At one point as the program, titled Against the Odds, was being taped at Theus' suburban Chicago town house, he said, "My father was the kind of man who could go out in the parking lot of a supermarket and talk for an hour to a perfect stranger. I know this because many times I would be sitting in the car waiting for him." Bulls fans know what that can be like. Until Theus blossomed, they had been mostly out in the cold for years, waiting for something or someone to cheer.
With new Coach Paul Westhead opening up the Bulls' offense, the unfettered Theus has averaged 27.1 points a game this season, nine higher than his career average. In his four previous seasons, he had scored more than 30 points only 13 times; so far this year he has gotten 30 or more 10 times in 30 games, with five games of 40 points or more.
And beyond just scoring, Theus is finally having fun, whipping about the court with long-legged strides, his arms flailing, seemingly able to do anything he likes anytime he wants.
"I don't know what he did against New Jersey or Detroit, but he always exploded against us," says Westhead, who formerly coached the Los Angeles Lakers. "He could do so many things with the ball."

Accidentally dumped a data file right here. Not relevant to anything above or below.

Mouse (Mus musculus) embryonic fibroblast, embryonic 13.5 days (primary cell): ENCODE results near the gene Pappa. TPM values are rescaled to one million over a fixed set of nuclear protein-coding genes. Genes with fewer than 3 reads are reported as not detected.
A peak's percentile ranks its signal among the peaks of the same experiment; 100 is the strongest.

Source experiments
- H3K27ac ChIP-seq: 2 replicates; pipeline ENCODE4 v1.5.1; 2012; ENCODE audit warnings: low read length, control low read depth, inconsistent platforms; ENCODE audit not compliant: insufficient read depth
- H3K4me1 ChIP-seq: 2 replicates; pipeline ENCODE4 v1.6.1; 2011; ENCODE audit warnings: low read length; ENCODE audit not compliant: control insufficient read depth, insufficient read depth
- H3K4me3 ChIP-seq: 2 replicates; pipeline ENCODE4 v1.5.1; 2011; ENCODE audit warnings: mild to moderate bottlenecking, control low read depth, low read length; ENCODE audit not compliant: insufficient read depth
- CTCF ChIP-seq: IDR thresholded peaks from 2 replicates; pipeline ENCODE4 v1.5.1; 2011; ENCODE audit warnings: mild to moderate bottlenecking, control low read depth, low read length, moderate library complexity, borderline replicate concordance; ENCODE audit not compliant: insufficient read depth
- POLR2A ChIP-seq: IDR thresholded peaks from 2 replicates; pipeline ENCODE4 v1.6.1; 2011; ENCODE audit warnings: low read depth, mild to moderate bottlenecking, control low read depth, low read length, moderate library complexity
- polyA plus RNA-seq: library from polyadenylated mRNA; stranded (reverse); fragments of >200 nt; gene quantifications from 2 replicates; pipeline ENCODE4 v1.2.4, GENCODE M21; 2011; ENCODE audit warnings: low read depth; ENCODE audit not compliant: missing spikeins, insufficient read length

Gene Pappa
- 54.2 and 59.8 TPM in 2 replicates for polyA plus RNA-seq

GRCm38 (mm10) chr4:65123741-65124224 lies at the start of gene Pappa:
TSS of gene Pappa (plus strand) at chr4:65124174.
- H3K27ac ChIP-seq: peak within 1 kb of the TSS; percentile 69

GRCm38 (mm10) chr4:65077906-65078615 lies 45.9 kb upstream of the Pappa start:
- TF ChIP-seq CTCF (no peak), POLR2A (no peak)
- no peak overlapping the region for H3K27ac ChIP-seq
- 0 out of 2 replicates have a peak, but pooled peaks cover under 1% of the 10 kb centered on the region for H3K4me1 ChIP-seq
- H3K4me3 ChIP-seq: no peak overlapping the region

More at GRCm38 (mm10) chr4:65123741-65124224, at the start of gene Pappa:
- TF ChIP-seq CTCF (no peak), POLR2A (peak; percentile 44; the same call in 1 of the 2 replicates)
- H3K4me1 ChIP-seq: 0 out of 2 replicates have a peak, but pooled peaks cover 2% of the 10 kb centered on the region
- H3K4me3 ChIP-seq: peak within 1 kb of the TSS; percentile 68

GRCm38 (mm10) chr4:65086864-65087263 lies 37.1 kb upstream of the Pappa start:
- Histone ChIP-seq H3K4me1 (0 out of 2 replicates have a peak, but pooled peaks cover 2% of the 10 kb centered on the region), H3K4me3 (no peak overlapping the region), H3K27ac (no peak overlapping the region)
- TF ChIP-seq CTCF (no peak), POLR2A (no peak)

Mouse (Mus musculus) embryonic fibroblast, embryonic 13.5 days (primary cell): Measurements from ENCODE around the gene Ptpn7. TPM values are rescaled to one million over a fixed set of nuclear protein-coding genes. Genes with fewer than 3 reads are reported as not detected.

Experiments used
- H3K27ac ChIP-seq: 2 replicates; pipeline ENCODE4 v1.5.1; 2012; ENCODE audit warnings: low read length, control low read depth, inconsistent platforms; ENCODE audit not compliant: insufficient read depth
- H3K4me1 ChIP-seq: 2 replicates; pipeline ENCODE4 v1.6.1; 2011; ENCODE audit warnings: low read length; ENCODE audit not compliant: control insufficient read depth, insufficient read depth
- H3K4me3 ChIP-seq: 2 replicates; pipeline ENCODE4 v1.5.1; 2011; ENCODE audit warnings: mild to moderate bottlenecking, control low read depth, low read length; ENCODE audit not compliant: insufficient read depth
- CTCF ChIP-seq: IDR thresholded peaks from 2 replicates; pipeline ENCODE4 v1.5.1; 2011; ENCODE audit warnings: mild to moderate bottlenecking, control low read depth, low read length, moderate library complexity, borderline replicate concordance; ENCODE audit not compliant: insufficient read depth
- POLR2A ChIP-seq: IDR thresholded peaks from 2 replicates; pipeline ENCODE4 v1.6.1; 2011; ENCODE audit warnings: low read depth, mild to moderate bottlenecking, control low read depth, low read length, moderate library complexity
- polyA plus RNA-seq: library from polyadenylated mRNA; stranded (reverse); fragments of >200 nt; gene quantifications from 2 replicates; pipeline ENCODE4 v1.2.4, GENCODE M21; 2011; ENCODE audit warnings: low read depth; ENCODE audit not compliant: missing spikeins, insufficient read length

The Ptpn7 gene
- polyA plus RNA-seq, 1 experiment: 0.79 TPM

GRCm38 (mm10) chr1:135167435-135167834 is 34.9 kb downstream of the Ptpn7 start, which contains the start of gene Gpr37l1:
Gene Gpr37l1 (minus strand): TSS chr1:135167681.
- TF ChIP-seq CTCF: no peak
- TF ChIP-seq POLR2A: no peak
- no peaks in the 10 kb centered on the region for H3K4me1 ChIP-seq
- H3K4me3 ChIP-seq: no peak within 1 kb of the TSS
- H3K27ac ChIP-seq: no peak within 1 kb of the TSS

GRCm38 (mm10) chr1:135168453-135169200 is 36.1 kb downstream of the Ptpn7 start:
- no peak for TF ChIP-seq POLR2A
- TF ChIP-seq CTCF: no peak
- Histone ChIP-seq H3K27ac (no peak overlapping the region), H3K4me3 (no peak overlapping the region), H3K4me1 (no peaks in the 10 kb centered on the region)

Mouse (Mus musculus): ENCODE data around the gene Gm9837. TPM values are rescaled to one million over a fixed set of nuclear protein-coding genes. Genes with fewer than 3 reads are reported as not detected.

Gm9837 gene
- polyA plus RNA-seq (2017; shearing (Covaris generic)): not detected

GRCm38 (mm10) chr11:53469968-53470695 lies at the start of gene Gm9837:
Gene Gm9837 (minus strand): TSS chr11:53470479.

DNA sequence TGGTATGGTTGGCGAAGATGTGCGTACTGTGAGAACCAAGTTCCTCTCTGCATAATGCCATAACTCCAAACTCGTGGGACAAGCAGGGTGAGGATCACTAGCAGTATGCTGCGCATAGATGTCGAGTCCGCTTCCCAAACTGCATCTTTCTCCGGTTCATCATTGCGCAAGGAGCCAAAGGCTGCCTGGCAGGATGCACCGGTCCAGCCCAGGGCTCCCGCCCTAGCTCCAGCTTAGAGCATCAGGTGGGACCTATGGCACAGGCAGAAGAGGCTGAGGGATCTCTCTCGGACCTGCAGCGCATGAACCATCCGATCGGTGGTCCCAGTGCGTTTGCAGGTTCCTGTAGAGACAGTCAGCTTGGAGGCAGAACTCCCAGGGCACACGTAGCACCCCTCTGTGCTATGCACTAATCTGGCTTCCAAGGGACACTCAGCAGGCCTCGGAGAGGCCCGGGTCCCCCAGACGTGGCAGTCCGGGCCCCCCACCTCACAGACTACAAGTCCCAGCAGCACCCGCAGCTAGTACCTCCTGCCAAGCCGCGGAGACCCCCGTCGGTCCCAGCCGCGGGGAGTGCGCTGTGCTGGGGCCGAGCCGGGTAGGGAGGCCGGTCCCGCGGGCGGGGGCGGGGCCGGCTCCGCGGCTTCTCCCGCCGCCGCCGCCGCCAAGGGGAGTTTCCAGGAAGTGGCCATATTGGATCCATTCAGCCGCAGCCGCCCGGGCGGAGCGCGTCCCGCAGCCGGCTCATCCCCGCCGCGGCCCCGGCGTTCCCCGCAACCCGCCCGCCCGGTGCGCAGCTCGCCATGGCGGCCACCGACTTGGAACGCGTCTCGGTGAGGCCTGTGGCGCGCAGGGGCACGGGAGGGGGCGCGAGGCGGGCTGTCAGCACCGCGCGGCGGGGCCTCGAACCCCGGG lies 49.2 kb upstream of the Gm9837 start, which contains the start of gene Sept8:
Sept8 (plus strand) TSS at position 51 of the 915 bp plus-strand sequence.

Since coming to Chicago, Westhead has instituted a running game that is similar to the Lakers' and seems custom-made for Theus, though the coach doth protest. "I don't think the running game revolves about him, because it's based on spraying the ball around," Westhead says. "Ironically, if a team wanted to showcase a player, the best way to do it would be in a set game—giving him double screens and picks to free him."
Theus and Chicago fans don't care who gets the showcase so long as there's a show. Ever since the early 70s when the Dick Motta-coached Bulls teams featured Chet Walker, Jerry Sloan, Norm Van Lier, Butterbean Love and Tom Boerwinkle, there had seemed to be a Chicago Stadium ordinance against running. Though those teams perennially won 50-plus games a season, they were hardly a joy to watch.
Now, though the transformed Bulls have gotten off to a shaky start (10-20 in the Central Division, 10½ games behind the division-leading Milwaukee Bucks), Theus is thriving. He leads the team and is fourth in the league in scoring, is third in the league in three-point goals (14 of 40) and tops the Bulls in steals (56). And a Theus no-look pass through the legs or whirling-dervish spin through the lane brings the Stadium crowd to its feet, chanting, "Reg-gie! Reg-gie!" as if his name were Jackson.
Perhaps it's manifest destiny. The implications of being a Reggie aside, Theus is aptly named. Reginald is from the Old English Regenweald, meaning "power, force, might."
Theus comes from the Greek theos, meaning god-like. No dissent there from the scores of women who have an eye for Reggie.
However, says Cindy Walker, "I really don't think that I could have a relationship with him. My grandmother told me never to go out with any man that's prettier than me."